Love Percy Jackson? Read the Iron Druid Chronicles!




Today, several years ago, Rick Riordan’s The Battle of the Labyrinth came into the hands of readers. If you have yet to read it, definitely do, but make sure to start at the beginning with The Lightning Thief. If you have, then perhaps it’s time to consider a new mythology-based book. I present Kevin Hearne’s The Iron Druid Chronicles for your consideration. Humor? Action? Adorable dogs? This series has it all. The books follow Atticus O’Sullivan, a druid who is older than Christianity and living in modern day Arizona, hiding from the vengeance of Aenghus Óg, the Irish god of love. Now, in the hopes of sparking further interest, here are a few things Atticus’s world has in common with that of Percy Jackson and related series.





1 – There are gods of different pantheons.

Atticus himself worships the Tuatha Dé Danann, Celtic gods, but throughout the series gods originating all over the world make their appearance, including the Greek gods that Percy Jackson has to deal with (though they are not exactly the same). If you’re like me and enjoy obsessively researching any mythology related topic, there’s a lot of material here for you to investigate, and creative portrayals of some of your favorite gods.


2 – Both can breathe underwater.

Have a fondness for Percy’s powers? Atticus can do it too, sort of. In his case, he has to turn into an otter first.


3 – Awesome Love Interest

We all know about Annabeth. For Atticus, it’s Granuaile, the druid’s apprentice with a strong desire to fight for environmental justice. Granuaile has a strong appreciation for the natural world, and it’s enjoyable to watch her learn about magic and its wonders. While she’s kept out of the action in some of the earlier books in order to keep her safe from forces she doesn’t yet know how to deal with, she still shines, and only becomes more involved from there.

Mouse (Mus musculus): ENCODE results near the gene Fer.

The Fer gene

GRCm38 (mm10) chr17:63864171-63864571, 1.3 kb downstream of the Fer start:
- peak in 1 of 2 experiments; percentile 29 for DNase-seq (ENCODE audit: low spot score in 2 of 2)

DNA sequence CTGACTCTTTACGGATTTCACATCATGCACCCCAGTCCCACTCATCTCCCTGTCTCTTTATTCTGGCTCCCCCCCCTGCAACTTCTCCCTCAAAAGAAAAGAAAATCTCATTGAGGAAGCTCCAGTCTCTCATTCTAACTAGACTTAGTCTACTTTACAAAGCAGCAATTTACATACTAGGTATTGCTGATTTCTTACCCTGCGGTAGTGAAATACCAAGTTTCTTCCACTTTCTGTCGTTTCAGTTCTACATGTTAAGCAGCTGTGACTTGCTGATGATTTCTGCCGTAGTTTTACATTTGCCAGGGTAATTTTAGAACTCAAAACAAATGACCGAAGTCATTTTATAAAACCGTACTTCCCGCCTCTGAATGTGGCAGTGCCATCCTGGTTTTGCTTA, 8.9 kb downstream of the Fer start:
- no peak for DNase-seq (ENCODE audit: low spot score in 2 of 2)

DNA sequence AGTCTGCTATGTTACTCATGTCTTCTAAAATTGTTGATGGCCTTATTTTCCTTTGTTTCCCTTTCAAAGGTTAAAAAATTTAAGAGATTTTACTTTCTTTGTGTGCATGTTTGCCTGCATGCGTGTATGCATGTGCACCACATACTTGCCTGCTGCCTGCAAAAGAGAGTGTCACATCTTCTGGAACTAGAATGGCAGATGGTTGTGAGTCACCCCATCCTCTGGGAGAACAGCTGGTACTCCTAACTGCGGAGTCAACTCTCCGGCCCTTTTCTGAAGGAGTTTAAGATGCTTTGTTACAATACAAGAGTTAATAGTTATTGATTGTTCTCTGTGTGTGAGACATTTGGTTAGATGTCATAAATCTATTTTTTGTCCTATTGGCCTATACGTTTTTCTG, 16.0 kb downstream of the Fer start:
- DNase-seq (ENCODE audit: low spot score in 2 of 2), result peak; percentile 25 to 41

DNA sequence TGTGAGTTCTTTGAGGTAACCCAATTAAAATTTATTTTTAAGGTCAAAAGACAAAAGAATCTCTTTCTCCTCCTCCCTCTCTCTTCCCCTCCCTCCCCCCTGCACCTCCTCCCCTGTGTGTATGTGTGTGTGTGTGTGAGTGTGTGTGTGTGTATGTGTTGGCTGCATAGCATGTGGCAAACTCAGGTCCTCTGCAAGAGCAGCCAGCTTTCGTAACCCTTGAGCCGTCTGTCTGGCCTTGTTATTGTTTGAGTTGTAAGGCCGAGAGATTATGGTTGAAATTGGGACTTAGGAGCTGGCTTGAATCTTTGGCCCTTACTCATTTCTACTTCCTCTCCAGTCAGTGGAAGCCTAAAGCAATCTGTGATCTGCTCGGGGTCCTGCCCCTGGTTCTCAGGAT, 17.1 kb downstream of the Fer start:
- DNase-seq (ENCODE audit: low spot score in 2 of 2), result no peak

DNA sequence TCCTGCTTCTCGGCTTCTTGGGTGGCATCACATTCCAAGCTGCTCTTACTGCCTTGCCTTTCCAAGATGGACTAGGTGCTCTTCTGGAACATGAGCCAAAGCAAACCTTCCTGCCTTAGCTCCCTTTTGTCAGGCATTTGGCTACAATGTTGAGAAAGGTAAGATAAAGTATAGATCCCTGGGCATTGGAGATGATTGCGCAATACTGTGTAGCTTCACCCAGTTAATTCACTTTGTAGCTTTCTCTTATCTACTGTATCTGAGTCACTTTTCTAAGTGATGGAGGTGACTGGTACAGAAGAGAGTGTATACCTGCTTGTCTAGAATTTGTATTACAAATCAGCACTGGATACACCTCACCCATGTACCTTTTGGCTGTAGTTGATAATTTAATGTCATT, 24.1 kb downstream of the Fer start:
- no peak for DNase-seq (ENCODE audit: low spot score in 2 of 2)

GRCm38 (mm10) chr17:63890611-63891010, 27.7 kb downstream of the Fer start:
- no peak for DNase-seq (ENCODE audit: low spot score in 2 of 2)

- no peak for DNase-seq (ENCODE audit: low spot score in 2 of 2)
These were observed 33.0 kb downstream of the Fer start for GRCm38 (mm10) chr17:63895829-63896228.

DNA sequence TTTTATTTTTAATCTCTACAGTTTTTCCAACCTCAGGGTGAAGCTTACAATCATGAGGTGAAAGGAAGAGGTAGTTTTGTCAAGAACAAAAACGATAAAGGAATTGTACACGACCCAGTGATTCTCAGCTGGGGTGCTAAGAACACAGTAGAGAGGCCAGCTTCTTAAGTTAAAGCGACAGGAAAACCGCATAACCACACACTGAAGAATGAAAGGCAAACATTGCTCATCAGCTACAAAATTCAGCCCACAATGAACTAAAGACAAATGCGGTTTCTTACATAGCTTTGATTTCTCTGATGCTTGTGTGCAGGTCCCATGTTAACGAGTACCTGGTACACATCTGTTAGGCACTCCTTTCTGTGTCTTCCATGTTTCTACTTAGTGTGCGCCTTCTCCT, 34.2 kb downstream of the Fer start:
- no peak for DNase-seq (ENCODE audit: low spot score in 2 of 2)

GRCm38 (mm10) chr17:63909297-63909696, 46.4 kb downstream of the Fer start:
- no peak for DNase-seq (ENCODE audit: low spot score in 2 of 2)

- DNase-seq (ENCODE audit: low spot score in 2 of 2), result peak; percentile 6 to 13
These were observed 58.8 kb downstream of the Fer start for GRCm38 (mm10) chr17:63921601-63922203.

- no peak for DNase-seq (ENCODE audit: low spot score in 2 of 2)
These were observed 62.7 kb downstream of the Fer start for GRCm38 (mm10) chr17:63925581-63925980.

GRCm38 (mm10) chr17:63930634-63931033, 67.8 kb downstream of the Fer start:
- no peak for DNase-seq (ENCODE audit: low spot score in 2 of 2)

4 – Travel

Percy makes it all over the United States, and to some other places, on his various quests. Atticus remains in Arizona for the most part in the first several books, but he travels around the world to confront his various foes, providing fun details for readers along the way. You could probably use these books for ideas on where to vacation.





5 – Interesting stories about the past

If you’ve gotten around to reading Rick Riordan’s the Trials of Apollo series, you know it’s full of stories about Apollo’s encounters with various celebrities. Atticus does something similar, telling stories about his meetings with Galileo, Shakespeare, and Bigfoot. There are even some short stories accompanying the series that talk about some of these adventures in more depth.


6 – Humor

Both Percy Jackson and the Iron Druid Chronicles are pretty funny. I feel like trying to explain the jokes here would make it seem less funny, so you’ll have to take my word on it.


7 – Shakespeare, sort of

I mentioned Shakespeare already, but while the Trials of Apollo has an arrow (Yes, the archery kind) that talks in the Shakespearian style, The Iron Druid Chronicles applies it a bit more directly. Atticus has the entire works of Shakespeare memorized. This is for druid-related reasons, but it also means he can have quote battles with his other ancient friends. As one does.





8 – Dogs

Percy has Mrs. O’Leary the Hellhound. Atticus has Oberon, the Irish wolfhound. Oberon is a wonderful addition to the book, with his love of sausages and tendency to try to copy whichever historical figure he’s currently obsessed with. For dog lovers, these books have a lot of offer, but squirrels should beware.


Unfortunately, The Iron Druid Chronicles are not meant for younger readers and includes inappropriate content and a decent amount of violence. If this isn’t an issue, then these are incredibly fun books full of wonderful characters, magic, and adventure.  Hounded is the first book in the series.